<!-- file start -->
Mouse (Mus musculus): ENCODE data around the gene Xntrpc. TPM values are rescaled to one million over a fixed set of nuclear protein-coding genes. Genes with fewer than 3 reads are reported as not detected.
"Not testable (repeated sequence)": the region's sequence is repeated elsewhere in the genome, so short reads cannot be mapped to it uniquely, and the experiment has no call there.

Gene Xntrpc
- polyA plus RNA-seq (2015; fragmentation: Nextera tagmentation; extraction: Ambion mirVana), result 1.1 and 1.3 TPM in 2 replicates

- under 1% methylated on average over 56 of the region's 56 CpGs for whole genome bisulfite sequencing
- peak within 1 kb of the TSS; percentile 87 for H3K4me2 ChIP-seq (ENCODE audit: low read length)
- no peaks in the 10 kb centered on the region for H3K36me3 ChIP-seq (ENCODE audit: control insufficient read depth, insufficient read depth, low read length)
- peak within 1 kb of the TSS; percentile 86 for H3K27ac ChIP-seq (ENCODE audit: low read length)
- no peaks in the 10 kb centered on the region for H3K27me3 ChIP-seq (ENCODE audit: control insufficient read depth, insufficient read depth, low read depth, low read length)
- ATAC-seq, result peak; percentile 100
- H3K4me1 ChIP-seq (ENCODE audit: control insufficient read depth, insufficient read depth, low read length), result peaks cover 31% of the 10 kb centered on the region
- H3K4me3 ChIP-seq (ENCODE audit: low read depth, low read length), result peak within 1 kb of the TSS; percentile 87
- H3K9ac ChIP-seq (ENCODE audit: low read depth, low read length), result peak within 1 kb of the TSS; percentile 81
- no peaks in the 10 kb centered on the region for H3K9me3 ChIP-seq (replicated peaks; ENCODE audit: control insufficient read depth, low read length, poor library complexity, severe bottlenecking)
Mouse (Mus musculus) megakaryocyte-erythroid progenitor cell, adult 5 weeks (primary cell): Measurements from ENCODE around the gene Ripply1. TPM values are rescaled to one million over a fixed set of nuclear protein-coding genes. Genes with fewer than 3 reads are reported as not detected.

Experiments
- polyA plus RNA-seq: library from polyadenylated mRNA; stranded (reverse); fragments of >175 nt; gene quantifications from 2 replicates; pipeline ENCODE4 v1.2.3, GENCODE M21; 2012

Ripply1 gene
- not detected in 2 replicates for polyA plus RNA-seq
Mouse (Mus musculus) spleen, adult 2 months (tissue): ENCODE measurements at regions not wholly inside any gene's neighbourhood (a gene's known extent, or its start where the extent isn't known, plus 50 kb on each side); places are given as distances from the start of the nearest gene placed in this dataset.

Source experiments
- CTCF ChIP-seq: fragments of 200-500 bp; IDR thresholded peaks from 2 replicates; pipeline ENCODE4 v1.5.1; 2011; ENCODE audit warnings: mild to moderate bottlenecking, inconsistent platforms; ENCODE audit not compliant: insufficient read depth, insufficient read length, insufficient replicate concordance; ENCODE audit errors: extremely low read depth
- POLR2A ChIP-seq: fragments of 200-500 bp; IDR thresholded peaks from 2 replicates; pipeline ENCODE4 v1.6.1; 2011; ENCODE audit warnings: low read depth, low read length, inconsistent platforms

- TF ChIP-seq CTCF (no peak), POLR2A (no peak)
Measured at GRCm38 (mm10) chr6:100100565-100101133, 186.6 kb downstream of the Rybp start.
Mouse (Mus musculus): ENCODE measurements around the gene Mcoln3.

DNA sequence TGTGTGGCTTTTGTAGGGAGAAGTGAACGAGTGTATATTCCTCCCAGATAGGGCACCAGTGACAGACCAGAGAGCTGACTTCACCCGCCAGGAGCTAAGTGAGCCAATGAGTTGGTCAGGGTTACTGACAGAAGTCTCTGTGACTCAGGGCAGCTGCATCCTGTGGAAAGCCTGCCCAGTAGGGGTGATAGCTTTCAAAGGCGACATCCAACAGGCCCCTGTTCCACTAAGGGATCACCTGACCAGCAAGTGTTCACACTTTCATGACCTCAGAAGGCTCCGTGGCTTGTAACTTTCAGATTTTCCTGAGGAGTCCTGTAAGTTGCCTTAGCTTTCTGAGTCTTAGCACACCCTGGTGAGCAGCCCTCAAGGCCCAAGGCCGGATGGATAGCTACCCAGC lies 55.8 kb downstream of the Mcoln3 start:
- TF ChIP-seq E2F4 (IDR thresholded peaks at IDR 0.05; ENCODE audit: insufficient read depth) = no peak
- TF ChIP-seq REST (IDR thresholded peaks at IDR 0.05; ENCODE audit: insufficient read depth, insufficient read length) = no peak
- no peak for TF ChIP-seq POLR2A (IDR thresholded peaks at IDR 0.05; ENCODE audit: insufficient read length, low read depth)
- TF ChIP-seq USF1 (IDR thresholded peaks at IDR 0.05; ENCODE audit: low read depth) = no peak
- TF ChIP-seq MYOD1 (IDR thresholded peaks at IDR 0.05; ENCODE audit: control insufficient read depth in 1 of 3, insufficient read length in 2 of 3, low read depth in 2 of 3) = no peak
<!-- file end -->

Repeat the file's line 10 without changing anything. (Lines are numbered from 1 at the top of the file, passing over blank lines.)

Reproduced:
- ATAC-seq, result peak; percentile 100